Asked in Criminal Law and Federal Crimes for Alabama

Q: the best way to file a successive rule 32 petition

capital offense , in collateral stage , federal level , all claims denied

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1 Lawyer Answer
Samuel G McKerall
Samuel G McKerall
  • Criminal Law Lawyer
  • Gulf Shores, AL

A: This question isn't real clear. Taking an educated guess, it appears that you may mean that a person was convicted of a capital offense, and that the defendant has exhausted all levels of relief in federal court. You ask about a "successive Rule 32 petition". If by "successive", you mean that there has already been a Rule 32 petition in state court, and that Rule 32.2(b) governs, and it provides:


If a petitioner has previously filed a petition that challenges any judgment, all subsequent petitions by that petitioner challenging any judgment arising out of that same trial or guilty-plea proceeding shall be treated as successive petitions under this rule. The court shall not grant relief on a successive petition on the same or similar grounds on behalf of the same petitioner. A successive petition on different grounds shall be denied unless (1) the petitioner is entitled to relief on the ground that the court was without jurisdiction to render a judgment or to impose sentence or (2) the petitioner shows both that good cause exists why the new ground or grounds were not

known or could not have been ascertained through reasonable diligence when the first petition was heard, and that failure to entertain the petition will result in a miscarriage of justice.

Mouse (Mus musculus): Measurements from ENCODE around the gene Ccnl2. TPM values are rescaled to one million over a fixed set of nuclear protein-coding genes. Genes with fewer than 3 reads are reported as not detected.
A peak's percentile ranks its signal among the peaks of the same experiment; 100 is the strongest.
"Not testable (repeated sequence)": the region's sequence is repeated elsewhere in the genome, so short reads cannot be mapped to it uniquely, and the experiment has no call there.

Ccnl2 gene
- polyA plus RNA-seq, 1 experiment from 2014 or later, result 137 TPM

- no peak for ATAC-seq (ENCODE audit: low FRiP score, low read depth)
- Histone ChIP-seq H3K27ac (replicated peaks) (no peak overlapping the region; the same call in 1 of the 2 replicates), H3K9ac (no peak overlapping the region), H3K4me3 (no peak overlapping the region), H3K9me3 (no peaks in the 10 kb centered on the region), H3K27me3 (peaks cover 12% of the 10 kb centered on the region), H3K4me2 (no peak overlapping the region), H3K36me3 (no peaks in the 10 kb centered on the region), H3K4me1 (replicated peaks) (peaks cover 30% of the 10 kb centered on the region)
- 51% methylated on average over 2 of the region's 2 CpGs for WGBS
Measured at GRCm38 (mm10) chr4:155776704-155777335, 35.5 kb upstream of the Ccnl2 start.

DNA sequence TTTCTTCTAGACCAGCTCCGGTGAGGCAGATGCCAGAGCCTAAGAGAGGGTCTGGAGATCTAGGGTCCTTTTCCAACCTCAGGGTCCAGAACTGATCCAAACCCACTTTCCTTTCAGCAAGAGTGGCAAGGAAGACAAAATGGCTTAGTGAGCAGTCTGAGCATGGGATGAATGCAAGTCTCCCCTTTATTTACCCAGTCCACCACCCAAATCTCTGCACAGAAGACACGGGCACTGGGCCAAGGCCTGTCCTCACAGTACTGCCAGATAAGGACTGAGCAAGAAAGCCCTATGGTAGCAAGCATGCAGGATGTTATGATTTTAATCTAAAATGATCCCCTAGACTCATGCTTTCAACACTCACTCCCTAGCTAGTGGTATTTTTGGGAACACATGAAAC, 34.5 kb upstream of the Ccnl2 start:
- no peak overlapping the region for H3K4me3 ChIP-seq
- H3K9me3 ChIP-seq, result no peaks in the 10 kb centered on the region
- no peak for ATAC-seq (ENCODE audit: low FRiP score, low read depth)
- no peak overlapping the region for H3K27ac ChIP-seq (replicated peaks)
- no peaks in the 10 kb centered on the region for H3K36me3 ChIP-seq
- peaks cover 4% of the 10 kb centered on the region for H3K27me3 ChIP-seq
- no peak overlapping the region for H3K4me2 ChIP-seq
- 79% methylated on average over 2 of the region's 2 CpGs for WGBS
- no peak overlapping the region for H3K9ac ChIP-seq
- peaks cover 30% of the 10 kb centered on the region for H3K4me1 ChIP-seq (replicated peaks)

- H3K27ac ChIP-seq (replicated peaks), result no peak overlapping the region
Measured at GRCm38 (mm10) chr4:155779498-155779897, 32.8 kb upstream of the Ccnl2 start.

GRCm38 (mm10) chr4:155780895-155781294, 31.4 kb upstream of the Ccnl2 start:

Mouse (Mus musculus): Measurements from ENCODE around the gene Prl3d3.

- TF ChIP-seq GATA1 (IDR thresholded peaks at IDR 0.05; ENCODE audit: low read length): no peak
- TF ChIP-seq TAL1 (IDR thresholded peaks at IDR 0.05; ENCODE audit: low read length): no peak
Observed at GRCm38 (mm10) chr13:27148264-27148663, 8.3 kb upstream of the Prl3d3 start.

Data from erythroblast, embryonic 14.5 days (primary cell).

What this means is that the defendant only gets one bite at the Rule 32 apple unless he or she can show that the trial court was without jurisdiction in the case (which is highly unlikely) or he or she has new evidence that was not considered in the original petition and can further show that he or she was unaware of the new evidence at the time of the first petition and further show that he or she could not through reasonable diligence have discovered the new evidence at the time the first petition was heard, and further show that the failure to allow the petition will result in a miscarriage of justice. This last element probably means that the new evidence must constitute proof of actual innocence.

The format for a Rule 32 petition is prescribed in the Appendix to Rule 32, which appears after all the rules and can be found here:

Hope this helps.

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